Bordeaux: There Will be Blood – and Wine

Welcome to another installment of  binNotes’ Terroirist Tuesday.

A view from the vineyards of Bordeaux. Image: http://www.gourmetrecipe.com

Last Week’s Discussion: Part 1 of 3: Bordeaux’s Classification System.

This week: Part 2 of 3: Bordeaux. A wine region steeped in history. A history steeped in war. Lots of war. But first:

Bordeaux: Some Facts

  • Location: SW Quadrant of France
  • Name ‘Bordeaux’ derives from the French au bord de l’eau meaning”along the waters”
  • “Along the waters” refers to the Gironde estuary and tributaries, the Garonne and the Dordogne rivers
  • #1 FrenchWine Producing Region – by volume
  •  297,000 acres of vineyards
  •  1/4 of all French AOC wine
  • Greatest % of Wine Estates in France
  • 2 regional UNESCOHeritage sites:
  • Largest man-made forest in Europe: Les Landes (2.5M acres)
  • Biennial Vinexpo Host – World’s Largest Wine Fair

A wine map of Bordeaux.                           Image: http://www.franceway.com

Bordeaux: Some History

So, about those wars. First the Romans came, saw, conquered, and stayed in Bordeaux. (Pliny mentions Bordeaux’s vines in 77 BC.) Until Rome fell. And general dissolution prevailed throughout the land until the Middle Ages.

Of  Blood and Britain

In 1152, Eleanor, Duchess of Aquitaine married Henry Plantagenet, Count of Anjou. Henry eventually ruled not only Aquitaine, Gascony, and a large chunk of Western France, but also England – a Catholic nation at the time. And life was good. England needed wine for Mass, and claret for Court. Bordeaux blossomed into Britain’s vineyard. Until Henry’s heir, Edward III, refused to pay homage to the French king. And then there was war. Lots of war. About 100 years worth.

Of  Wine and Water

In 1453, France won the Battle of Castillon and expelled the British. Britain’s loss proved the Dutch empire’s gain. The Dutch drained the Médoc peninsula, planted vineyards, and exported wine. Lots of wine. Mostly white wine. And it was good. Very good. Then New World colonies wanted to buy Bordeaux wines. And it got better. I’m-stinking-rich-look-at-my-freakin’-opulent-estate-better.

Well-manicured vineyards of Bordeaux.           Image: http://www.hotel-bordeaux-raba.com

Of Revolution, Pests and War

Until it got bad. In 1789, a little thing called the French Revolution occurred. Havoc ensued. But not so much in Bordeaux. Because, unlike the rest of France, most Bordelais vineyards were privately held. However, the port, well – let’s just say a little thing called protectionism, instigated by Napoleon, curtailed Bordeaux’s thriving port industry just a bit.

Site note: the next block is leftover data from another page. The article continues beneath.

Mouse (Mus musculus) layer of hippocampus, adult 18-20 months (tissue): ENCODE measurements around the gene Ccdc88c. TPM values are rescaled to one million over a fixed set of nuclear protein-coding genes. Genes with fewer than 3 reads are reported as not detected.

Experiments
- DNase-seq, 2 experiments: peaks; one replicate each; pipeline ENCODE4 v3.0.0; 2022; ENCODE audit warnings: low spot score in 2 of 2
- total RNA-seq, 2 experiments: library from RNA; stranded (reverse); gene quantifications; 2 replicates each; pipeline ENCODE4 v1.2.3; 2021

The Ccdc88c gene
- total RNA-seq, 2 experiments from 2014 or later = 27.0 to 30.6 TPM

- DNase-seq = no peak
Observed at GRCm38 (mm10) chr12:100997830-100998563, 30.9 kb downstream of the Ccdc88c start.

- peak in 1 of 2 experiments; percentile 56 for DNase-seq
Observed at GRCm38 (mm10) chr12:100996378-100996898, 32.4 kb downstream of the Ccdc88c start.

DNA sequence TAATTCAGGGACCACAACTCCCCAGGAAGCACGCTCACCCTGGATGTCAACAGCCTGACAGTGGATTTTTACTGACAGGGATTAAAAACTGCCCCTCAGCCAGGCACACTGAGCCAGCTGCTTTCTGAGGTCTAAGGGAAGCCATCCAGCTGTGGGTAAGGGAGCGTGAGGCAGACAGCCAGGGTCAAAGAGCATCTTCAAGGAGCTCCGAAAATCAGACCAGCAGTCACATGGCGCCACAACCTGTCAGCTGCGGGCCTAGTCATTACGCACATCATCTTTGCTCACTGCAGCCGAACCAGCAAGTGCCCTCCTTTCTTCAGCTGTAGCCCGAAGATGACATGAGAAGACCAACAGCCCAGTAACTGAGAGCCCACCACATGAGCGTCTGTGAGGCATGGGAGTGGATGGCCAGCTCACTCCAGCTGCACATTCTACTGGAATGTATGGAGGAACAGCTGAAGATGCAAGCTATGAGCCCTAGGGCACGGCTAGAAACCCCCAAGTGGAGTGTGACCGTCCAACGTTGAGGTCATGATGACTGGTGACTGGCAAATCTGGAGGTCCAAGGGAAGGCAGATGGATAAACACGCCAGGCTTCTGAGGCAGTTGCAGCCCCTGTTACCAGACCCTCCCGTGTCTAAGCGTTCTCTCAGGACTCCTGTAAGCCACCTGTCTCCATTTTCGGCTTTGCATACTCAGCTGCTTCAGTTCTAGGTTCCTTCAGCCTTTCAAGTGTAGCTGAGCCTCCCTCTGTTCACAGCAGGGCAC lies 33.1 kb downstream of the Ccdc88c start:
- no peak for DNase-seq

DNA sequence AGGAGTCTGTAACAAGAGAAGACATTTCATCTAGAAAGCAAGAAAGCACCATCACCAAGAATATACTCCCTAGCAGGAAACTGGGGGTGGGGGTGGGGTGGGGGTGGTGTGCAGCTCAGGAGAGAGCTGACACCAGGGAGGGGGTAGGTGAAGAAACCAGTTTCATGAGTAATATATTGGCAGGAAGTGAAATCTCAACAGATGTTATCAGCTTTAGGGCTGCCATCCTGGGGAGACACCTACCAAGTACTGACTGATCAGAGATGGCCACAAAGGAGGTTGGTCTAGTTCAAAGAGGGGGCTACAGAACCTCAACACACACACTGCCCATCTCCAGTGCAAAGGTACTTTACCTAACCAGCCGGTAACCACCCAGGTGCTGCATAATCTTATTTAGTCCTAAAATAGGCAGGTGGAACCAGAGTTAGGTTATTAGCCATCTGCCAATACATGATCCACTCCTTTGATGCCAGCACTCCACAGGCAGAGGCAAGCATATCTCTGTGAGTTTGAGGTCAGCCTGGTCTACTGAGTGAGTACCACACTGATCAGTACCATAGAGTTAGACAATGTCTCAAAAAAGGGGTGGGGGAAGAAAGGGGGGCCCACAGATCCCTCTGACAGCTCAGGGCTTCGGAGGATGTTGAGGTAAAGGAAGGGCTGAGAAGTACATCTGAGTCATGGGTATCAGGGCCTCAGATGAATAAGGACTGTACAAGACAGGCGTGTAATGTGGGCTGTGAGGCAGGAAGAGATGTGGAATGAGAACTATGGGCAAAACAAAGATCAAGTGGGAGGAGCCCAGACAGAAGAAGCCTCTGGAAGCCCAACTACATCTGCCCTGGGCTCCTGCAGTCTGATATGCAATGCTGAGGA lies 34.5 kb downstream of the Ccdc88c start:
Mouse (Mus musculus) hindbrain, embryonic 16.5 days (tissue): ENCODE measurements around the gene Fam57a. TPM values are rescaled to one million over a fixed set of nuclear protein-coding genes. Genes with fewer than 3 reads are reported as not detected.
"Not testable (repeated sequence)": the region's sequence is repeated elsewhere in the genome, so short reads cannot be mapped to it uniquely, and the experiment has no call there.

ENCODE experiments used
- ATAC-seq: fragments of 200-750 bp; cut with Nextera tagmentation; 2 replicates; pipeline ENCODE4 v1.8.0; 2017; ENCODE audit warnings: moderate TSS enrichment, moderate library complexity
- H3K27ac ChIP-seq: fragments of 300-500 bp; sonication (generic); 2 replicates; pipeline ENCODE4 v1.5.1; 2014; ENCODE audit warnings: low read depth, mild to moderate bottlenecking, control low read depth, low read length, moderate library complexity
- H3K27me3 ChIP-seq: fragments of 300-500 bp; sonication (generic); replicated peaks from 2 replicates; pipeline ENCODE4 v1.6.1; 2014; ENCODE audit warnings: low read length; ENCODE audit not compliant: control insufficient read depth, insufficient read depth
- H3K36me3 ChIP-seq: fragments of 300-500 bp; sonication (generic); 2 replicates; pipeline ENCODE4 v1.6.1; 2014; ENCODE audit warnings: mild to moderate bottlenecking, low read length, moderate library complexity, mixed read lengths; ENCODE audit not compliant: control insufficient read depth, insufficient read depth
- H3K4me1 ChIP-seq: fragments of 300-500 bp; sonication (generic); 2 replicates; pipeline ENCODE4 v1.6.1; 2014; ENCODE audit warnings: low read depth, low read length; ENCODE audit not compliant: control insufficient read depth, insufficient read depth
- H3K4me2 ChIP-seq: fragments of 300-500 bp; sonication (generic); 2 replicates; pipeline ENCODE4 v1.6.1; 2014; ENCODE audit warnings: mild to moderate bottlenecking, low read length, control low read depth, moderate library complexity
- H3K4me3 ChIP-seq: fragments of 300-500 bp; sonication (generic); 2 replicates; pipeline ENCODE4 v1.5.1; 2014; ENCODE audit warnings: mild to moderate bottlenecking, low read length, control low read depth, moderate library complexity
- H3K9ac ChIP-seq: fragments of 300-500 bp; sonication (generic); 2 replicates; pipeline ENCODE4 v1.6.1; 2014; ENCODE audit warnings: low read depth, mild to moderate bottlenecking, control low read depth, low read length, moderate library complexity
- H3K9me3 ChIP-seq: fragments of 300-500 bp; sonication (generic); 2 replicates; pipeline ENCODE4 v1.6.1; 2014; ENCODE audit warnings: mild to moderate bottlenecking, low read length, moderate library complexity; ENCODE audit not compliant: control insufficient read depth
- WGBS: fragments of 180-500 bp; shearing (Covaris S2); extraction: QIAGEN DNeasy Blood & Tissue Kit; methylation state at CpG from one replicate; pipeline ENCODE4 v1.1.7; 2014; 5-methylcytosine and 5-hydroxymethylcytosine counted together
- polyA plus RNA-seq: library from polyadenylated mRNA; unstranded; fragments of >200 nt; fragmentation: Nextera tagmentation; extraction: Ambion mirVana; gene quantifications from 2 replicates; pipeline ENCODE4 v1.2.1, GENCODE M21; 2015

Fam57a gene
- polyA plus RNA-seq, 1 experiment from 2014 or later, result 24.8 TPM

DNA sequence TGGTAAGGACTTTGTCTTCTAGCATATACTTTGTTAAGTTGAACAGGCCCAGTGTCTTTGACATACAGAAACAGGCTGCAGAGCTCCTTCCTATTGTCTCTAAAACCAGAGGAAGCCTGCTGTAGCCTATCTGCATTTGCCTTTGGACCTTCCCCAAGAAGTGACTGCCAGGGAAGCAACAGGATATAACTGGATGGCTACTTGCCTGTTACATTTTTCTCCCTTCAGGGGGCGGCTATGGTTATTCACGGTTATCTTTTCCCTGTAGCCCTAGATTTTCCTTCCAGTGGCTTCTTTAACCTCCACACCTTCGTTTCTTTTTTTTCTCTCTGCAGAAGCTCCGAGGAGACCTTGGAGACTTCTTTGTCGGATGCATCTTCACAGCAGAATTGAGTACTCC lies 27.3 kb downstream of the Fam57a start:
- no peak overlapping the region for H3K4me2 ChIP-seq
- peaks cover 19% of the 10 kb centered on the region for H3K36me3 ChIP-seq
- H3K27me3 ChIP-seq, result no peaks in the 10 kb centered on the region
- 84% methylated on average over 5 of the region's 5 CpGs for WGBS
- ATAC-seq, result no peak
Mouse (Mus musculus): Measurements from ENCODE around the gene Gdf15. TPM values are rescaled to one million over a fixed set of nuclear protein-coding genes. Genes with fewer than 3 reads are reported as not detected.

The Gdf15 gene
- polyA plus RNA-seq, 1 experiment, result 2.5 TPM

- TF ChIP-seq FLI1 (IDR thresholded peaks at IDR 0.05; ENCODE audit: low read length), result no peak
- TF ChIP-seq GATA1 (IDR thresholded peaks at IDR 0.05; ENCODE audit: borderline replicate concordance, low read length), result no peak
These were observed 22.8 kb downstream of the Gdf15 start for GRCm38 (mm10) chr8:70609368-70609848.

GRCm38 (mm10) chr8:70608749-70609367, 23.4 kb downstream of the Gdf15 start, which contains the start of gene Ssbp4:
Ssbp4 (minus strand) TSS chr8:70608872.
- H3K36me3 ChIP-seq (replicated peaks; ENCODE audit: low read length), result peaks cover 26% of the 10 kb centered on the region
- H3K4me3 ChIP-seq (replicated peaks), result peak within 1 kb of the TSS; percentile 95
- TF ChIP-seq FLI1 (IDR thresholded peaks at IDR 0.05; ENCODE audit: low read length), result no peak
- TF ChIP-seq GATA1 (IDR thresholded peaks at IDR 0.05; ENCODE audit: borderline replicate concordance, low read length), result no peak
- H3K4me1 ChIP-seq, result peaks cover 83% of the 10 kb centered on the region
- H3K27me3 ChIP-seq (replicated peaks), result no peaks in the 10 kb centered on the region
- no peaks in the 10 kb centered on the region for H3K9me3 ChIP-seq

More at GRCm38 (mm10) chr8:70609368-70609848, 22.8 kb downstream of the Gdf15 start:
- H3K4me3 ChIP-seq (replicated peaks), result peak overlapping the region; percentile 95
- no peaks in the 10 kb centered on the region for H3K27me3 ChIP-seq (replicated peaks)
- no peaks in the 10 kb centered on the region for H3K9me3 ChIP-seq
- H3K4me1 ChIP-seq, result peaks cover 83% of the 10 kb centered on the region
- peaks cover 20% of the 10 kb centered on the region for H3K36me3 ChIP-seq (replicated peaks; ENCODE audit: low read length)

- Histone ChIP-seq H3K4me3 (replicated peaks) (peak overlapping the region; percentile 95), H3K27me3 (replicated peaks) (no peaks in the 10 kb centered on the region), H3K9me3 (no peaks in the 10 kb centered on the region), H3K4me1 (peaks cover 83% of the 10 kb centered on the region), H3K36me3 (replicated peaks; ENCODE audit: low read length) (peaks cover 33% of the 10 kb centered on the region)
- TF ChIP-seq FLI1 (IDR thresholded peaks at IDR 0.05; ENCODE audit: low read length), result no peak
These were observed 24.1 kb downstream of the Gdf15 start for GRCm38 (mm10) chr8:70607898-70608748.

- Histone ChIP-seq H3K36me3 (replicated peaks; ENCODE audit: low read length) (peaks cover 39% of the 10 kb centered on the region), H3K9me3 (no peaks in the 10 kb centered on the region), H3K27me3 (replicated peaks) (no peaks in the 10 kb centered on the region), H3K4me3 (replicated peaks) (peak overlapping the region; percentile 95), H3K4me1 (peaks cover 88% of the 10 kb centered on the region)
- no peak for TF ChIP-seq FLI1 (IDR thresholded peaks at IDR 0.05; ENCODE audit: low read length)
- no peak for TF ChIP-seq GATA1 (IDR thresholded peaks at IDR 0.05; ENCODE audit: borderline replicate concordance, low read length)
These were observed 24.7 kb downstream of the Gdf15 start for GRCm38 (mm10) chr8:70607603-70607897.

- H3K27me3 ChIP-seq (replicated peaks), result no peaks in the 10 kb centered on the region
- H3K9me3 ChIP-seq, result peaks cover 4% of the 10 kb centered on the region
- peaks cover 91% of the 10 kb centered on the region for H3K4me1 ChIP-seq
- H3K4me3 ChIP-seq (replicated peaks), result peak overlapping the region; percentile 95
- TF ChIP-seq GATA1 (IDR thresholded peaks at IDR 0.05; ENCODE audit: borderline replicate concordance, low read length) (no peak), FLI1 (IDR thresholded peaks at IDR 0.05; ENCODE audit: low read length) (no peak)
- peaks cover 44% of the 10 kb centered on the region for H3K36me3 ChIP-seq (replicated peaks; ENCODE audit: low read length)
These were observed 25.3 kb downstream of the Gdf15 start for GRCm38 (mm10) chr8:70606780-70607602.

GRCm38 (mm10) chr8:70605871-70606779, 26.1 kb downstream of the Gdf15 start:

Ok, so business didn’t really pick up again until the 1800’s, thanks to railroads and Napoleon III’s  pro-merchant attitude. Just in time for the 3-pronged plagues of French vineyards in the late 1800’s: powdery mildew, phylloxera, and downy mildew. And things were bad. Very bad. Job-like, wrathful-God bad.

Until humans discovered a cure for the pests. But not for war. Two more wars: World War I and World War II. Thankfully, the Bordelais are a resilient lot. They survived the wars, and a depression, and a deep freeze in 1956, which killed a quarter of their vines.

Bordeaux Today

Today, Bordeaux not just survives, but thrives. Just like the vines. Quite a history. Whew…time for some Château Margaux right about now…Santé!

Next week: Part 3 of 3: The Sub-Regions of Bordeaux – Left Bank/Right Bank/Entre-Deux-Mers

Copyrighted 2012-2013. All Rights Reserved.

About these ads

2 thoughts on “Bordeaux: There Will be Blood – and Wine

  1. Reblogged this on binNotes | a wine blog and commented:

    binNotes leaves for Burgundy in a week…In the meantime, folks have asked for a re-post of binNotes’ post on Bordeaux…’There Will Be Blood…and Wine’…go figure…?
    Anyway, yes – ‘Terroirist Tuesdays’ will resume when binNotes returns from France in November…Santé!.

    Like

  2. Pingback: Bordeaux: Left Bank, Right Bank, WTBD? « binNotes

Comments? Cheers!

Please log in using one of these methods to post your comment:

WordPress.com Logo

You are commenting using your WordPress.com account. Log Out / Change )

Twitter picture

You are commenting using your Twitter account. Log Out / Change )

Facebook photo

You are commenting using your Facebook account. Log Out / Change )

Google+ photo

You are commenting using your Google+ account. Log Out / Change )

Connecting to %s